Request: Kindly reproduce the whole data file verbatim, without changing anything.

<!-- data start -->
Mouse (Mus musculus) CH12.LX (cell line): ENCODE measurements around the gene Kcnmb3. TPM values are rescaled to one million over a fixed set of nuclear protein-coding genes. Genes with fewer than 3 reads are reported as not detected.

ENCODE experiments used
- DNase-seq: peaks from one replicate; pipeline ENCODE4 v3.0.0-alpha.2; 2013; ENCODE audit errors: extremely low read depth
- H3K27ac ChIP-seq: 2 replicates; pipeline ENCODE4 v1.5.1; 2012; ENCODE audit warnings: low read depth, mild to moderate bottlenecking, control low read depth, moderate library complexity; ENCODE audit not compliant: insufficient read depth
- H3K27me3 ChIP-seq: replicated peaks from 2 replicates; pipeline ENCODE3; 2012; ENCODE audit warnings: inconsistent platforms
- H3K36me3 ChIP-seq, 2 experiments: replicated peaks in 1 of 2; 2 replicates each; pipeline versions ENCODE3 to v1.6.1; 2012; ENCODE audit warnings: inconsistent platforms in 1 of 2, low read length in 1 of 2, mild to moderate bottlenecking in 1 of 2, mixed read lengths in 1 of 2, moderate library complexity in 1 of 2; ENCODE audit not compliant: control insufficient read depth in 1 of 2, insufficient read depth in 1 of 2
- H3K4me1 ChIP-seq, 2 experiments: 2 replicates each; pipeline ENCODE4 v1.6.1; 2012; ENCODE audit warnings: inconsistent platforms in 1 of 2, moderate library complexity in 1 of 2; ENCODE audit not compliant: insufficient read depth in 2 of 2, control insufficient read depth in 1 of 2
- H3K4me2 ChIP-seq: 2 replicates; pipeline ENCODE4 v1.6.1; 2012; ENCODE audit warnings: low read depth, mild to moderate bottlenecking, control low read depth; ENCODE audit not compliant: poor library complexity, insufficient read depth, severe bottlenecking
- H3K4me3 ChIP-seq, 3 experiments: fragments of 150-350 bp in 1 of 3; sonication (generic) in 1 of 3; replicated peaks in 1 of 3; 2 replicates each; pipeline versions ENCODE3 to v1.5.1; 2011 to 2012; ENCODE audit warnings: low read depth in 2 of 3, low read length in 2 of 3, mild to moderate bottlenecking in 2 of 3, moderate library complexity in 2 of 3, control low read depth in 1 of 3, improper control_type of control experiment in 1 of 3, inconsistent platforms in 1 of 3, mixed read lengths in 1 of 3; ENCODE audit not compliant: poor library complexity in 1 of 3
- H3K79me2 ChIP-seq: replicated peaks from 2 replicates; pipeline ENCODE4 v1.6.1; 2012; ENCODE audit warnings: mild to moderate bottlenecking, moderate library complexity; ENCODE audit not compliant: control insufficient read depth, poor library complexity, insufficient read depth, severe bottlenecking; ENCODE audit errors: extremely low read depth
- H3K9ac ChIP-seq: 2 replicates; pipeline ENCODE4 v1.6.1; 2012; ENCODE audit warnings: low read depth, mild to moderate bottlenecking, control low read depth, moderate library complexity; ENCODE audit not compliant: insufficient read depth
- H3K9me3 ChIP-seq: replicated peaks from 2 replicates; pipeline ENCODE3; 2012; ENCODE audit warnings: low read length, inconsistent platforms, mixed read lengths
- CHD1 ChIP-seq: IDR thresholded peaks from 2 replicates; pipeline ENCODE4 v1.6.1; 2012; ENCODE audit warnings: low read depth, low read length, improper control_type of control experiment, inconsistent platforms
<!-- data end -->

Mouse (Mus musculus) CH12.LX (cell line): ENCODE measurements around the gene Kcnmb3. TPM values are rescaled to one million over a fixed set of nuclear protein-coding genes. Genes with fewer than 3 reads are reported as not detected.

ENCODE experiments used
- DNase-seq: peaks from one replicate; pipeline ENCODE4 v3.0.0-alpha.2; 2013; ENCODE audit errors: extremely low read depth
- H3K27ac ChIP-seq: 2 replicates; pipeline ENCODE4 v1.5.1; 2012; ENCODE audit warnings: low read depth, mild to moderate bottlenecking, control low read depth, moderate library complexity; ENCODE audit not compliant: insufficient read depth
- H3K27me3 ChIP-seq: replicated peaks from 2 replicates; pipeline ENCODE3; 2012; ENCODE audit warnings: inconsistent platforms
- H3K36me3 ChIP-seq, 2 experiments: replicated peaks in 1 of 2; 2 replicates each; pipeline versions ENCODE3 to v1.6.1; 2012; ENCODE audit warnings: inconsistent platforms in 1 of 2, low read length in 1 of 2, mild to moderate bottlenecking in 1 of 2, mixed read lengths in 1 of 2, moderate library complexity in 1 of 2; ENCODE audit not compliant: control insufficient read depth in 1 of 2, insufficient read depth in 1 of 2
- H3K4me1 ChIP-seq, 2 experiments: 2 replicates each; pipeline ENCODE4 v1.6.1; 2012; ENCODE audit warnings: inconsistent platforms in 1 of 2, moderate library complexity in 1 of 2; ENCODE audit not compliant: insufficient read depth in 2 of 2, control insufficient read depth in 1 of 2
- H3K4me2 ChIP-seq: 2 replicates; pipeline ENCODE4 v1.6.1; 2012; ENCODE audit warnings: low read depth, mild to moderate bottlenecking, control low read depth; ENCODE audit not compliant: poor library complexity, insufficient read depth, severe bottlenecking
- H3K4me3 ChIP-seq, 3 experiments: fragments of 150-350 bp in 1 of 3; sonication (generic) in 1 of 3; replicated peaks in 1 of 3; 2 replicates each; pipeline versions ENCODE3 to v1.5.1; 2011 to 2012; ENCODE audit warnings: low read depth in 2 of 3, low read length in 2 of 3, mild to moderate bottlenecking in 2 of 3, moderate library complexity in 2 of 3, control low read depth in 1 of 3, improper control_type of control experiment in 1 of 3, inconsistent platforms in 1 of 3, mixed read lengths in 1 of 3; ENCODE audit not compliant: poor library complexity in 1 of 3
- H3K79me2 ChIP-seq: replicated peaks from 2 replicates; pipeline ENCODE4 v1.6.1; 2012; ENCODE audit warnings: mild to moderate bottlenecking, moderate library complexity; ENCODE audit not compliant: control insufficient read depth, poor library complexity, insufficient read depth, severe bottlenecking; ENCODE audit errors: extremely low read depth
- H3K9ac ChIP-seq: 2 replicates; pipeline ENCODE4 v1.6.1; 2012; ENCODE audit warnings: low read depth, mild to moderate bottlenecking, control low read depth, moderate library complexity; ENCODE audit not compliant: insufficient read depth
- H3K9me3 ChIP-seq: replicated peaks from 2 replicates; pipeline ENCODE3; 2012; ENCODE audit warnings: low read length, inconsistent platforms, mixed read lengths
- CHD1 ChIP-seq: IDR thresholded peaks from 2 replicates; pipeline ENCODE4 v1.6.1; 2012; ENCODE audit warnings: low read depth, low read length, improper control_type of control experiment, inconsistent platforms